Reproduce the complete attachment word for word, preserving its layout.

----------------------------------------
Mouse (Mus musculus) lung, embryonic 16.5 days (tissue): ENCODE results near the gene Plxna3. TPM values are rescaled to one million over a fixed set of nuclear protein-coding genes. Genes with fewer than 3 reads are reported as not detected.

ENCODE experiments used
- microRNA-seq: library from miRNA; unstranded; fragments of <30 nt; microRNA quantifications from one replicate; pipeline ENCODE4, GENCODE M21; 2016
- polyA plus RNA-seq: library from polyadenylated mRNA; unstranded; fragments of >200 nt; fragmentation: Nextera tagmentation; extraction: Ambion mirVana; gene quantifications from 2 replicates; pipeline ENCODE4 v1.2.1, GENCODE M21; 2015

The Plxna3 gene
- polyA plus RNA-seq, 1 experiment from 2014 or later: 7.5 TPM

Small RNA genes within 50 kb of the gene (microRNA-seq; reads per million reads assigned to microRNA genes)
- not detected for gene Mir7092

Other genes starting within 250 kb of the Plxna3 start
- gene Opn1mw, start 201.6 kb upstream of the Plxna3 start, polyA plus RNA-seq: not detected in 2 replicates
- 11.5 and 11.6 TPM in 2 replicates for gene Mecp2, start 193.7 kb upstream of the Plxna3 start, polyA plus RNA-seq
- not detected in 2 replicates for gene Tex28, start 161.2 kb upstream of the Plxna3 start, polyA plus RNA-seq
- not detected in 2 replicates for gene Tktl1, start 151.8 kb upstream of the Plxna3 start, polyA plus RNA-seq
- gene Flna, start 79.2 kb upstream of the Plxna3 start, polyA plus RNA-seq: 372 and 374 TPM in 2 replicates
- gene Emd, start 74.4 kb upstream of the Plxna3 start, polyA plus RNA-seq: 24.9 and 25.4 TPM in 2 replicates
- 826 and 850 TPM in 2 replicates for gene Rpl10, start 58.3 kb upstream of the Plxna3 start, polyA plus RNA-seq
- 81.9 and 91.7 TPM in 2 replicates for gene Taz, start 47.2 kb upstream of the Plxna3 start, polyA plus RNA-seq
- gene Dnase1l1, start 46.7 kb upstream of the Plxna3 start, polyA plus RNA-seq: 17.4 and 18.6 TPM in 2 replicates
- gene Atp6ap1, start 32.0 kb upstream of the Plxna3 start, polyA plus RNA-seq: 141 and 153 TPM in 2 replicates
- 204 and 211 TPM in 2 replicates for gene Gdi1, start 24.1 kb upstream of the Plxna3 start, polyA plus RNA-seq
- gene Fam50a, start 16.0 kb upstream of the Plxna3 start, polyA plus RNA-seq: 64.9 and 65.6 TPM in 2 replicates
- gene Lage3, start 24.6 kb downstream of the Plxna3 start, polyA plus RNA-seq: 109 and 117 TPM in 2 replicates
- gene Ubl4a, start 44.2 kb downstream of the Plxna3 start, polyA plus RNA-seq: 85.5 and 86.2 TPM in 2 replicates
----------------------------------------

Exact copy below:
Mouse (Mus musculus) lung, embryonic 16.5 days (tissue): ENCODE results near the gene Plxna3. TPM values are rescaled to one million over a fixed set of nuclear protein-coding genes. Genes with fewer than 3 reads are reported as not detected.

ENCODE experiments used
- microRNA-seq: library from miRNA; unstranded; fragments of <30 nt; microRNA quantifications from one replicate; pipeline ENCODE4, GENCODE M21; 2016
- polyA plus RNA-seq: library from polyadenylated mRNA; unstranded; fragments of >200 nt; fragmentation: Nextera tagmentation; extraction: Ambion mirVana; gene quantifications from 2 replicates; pipeline ENCODE4 v1.2.1, GENCODE M21; 2015

The Plxna3 gene
- polyA plus RNA-seq, 1 experiment from 2014 or later: 7.5 TPM

Small RNA genes within 50 kb of the gene (microRNA-seq; reads per million reads assigned to microRNA genes)
- not detected for gene Mir7092

Other genes starting within 250 kb of the Plxna3 start
- gene Opn1mw, start 201.6 kb upstream of the Plxna3 start, polyA plus RNA-seq: not detected in 2 replicates
- 11.5 and 11.6 TPM in 2 replicates for gene Mecp2, start 193.7 kb upstream of the Plxna3 start, polyA plus RNA-seq
- not detected in 2 replicates for gene Tex28, start 161.2 kb upstream of the Plxna3 start, polyA plus RNA-seq
- not detected in 2 replicates for gene Tktl1, start 151.8 kb upstream of the Plxna3 start, polyA plus RNA-seq
- gene Flna, start 79.2 kb upstream of the Plxna3 start, polyA plus RNA-seq: 372 and 374 TPM in 2 replicates
- gene Emd, start 74.4 kb upstream of the Plxna3 start, polyA plus RNA-seq: 24.9 and 25.4 TPM in 2 replicates
- 826 and 850 TPM in 2 replicates for gene Rpl10, start 58.3 kb upstream of the Plxna3 start, polyA plus RNA-seq
- 81.9 and 91.7 TPM in 2 replicates for gene Taz, start 47.2 kb upstream of the Plxna3 start, polyA plus RNA-seq
- gene Dnase1l1, start 46.7 kb upstream of the Plxna3 start, polyA plus RNA-seq: 17.4 and 18.6 TPM in 2 replicates
- gene Atp6ap1, start 32.0 kb upstream of the Plxna3 start, polyA plus RNA-seq: 141 and 153 TPM in 2 replicates
- 204 and 211 TPM in 2 replicates for gene Gdi1, start 24.1 kb upstream of the Plxna3 start, polyA plus RNA-seq
- gene Fam50a, start 16.0 kb upstream of the Plxna3 start, polyA plus RNA-seq: 64.9 and 65.6 TPM in 2 replicates
- gene Lage3, start 24.6 kb downstream of the Plxna3 start, polyA plus RNA-seq: 109 and 117 TPM in 2 replicates
- gene Ubl4a, start 44.2 kb downstream of the Plxna3 start, polyA plus RNA-seq: 85.5 and 86.2 TPM in 2 replicates